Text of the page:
Visualising the sky better at Jersey Airport’s remote air traffic control tower
With air traffic control on the cusp of a digital revolution involving remote towers, Jersey Airport’s Air Traffic Controller, Peter Moore, explains how the airport overcame some of the challenges involved, including the use of eye-tracking technology.
Controlling aircraft from an airport tower has, for decades, been a hands-on job, with controllers relying on excellent vision, powerful binoculars and high vantage points to assist them in their role of guiding planes to land and take off.
But advanced technology and the development of remote towers mean that controllers of the future could carry out the role from afar, using high‑definition computer screens and cameras. Ports of Jersey has recently made a considerable investment in developing one of the UK’s first remote towers – with the facility based just a few hundred metres from the airport’s 39m tower.
A home away from home
With the remote tower designed to act as a contingency for Jersey Airport – in the event of equipment failure in the existing site or an evacuation – a decision was made to replicate all of the technology and equipment used in the conventional tower so that controllers would be in familiar surroundings.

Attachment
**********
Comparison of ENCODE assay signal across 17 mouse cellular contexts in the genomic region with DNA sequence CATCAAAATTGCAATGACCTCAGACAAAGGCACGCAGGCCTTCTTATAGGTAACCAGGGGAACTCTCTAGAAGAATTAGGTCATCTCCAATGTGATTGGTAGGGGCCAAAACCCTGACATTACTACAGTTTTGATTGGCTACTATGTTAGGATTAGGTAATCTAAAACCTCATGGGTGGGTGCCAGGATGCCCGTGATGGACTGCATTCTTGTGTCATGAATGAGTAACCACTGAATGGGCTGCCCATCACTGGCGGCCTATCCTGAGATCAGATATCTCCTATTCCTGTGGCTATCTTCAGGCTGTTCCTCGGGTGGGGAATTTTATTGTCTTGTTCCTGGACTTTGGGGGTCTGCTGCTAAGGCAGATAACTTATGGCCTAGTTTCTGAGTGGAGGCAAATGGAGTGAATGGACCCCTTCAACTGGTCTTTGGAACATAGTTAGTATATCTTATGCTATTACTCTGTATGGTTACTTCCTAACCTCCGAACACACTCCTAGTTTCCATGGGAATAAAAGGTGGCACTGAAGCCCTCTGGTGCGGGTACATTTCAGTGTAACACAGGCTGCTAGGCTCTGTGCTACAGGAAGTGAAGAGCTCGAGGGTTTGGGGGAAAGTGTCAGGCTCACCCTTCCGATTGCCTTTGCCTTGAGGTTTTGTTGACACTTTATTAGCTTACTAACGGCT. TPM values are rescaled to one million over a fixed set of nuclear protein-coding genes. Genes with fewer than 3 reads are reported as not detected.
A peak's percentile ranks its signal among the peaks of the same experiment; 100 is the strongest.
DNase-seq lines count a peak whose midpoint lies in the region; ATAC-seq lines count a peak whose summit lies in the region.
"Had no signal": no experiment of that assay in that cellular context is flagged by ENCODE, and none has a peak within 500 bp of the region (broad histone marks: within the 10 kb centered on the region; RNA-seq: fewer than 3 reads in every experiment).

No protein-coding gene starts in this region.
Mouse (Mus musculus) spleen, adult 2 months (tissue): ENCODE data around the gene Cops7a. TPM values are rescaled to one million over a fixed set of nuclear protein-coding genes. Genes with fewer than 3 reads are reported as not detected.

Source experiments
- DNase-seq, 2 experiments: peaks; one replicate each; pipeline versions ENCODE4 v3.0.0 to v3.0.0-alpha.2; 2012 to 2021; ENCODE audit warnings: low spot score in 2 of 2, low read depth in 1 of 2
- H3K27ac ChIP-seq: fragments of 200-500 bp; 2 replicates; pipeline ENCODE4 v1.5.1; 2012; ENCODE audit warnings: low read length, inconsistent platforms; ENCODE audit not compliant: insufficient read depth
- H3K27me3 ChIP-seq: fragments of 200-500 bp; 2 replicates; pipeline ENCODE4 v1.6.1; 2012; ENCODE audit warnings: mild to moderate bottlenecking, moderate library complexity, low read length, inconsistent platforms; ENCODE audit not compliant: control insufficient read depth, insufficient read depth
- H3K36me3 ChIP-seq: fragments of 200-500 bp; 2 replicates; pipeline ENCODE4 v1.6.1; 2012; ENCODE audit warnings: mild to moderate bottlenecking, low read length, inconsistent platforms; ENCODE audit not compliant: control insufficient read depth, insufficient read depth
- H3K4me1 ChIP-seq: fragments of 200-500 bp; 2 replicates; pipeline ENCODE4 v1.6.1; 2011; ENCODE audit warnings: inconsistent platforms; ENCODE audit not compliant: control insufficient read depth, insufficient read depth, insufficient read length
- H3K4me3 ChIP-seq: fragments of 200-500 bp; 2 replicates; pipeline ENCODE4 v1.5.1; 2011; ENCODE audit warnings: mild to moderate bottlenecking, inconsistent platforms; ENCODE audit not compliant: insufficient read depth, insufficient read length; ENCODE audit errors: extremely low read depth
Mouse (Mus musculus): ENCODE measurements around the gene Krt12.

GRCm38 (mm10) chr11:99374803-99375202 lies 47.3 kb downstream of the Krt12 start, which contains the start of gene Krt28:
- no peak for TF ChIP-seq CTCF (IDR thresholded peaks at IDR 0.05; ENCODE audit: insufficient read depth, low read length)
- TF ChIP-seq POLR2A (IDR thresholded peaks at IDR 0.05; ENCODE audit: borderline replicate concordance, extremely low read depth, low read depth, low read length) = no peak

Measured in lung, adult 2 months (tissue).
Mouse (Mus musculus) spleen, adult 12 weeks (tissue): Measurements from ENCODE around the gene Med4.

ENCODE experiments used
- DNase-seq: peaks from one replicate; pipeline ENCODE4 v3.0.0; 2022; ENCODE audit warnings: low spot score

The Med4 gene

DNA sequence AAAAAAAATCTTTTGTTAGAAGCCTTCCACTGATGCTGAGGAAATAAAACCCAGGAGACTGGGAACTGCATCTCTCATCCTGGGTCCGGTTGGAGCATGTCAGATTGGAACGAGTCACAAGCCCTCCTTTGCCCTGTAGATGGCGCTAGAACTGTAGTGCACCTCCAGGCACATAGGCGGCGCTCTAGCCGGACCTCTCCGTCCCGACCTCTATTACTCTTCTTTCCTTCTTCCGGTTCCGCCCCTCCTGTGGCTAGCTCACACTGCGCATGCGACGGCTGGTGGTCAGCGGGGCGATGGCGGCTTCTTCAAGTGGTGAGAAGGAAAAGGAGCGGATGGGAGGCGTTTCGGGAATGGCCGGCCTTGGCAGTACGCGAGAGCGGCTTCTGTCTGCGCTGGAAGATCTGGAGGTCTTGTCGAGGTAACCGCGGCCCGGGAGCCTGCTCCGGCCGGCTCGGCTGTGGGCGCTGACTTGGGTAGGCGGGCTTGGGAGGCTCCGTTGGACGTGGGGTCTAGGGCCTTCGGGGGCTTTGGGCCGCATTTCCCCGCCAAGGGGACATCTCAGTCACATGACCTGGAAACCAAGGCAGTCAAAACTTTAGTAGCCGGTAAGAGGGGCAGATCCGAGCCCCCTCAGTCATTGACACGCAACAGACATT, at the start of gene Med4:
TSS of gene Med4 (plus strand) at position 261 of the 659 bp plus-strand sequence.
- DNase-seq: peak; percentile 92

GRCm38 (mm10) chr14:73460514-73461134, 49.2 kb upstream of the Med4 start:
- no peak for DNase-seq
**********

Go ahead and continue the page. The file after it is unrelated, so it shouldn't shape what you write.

As such, the only real difference for controllers was the view. From the outset, for the project to be a success, it had to ensure that it was at least as safe as the existing tower and that controllers were happy that their current view – which allows them to see landmarks, such as lighthouses, as far as 46km in the distance – could be digitally recreated.
This was achieved via 11 fixed cameras, providing a 240-degree panoramic picture, and two pan-tilt zoom cameras. They produce a faithful recreation of the view from the tower – a digital image that is stitched together across three screens in the remote tower. The stitching allows different camera views to be displayed on a single screen which continuously blends light levels, contrast and focus to create one seamless panoramic picture.
It is not a replicated view, but a different view
With the ability to see aircraft in bad visibility, the controllers have a view better than the original”
The project focused on creating the optimal view. Initially, we thought we had to reproduce exactly what controllers could see out of the window but, now, our thinking is that we have enhanced it. For example, not only do we have digital zoom on the ‘out the window’ view – we have two pan-tilt zoom cameras that let you focus on areas of the aerodrome, but also track aircraft using the target label. That kind of technology, together with the ability to add infrared cameras that enable night vision and the ability to see aircraft in bad visibility, means that controllers have an enhanced view that is better than the original.
Ensuring optimal operation
Before choosing the screens that would be used for the remote tower, a study was carried out by Ports of Jersey to investigate human‑computer interaction with the ‘out of window’ view. The services of Cranfield University, specifically, the human factors experts, were engaged to help with this study.
A group of 15 air traffic controllers took part in the experiment, which involved wearing eye-tracking devices whilst responding to instructions to track various objects on screen. This captured objective eye movement metrics that measured controllers’ response times while searching for targets.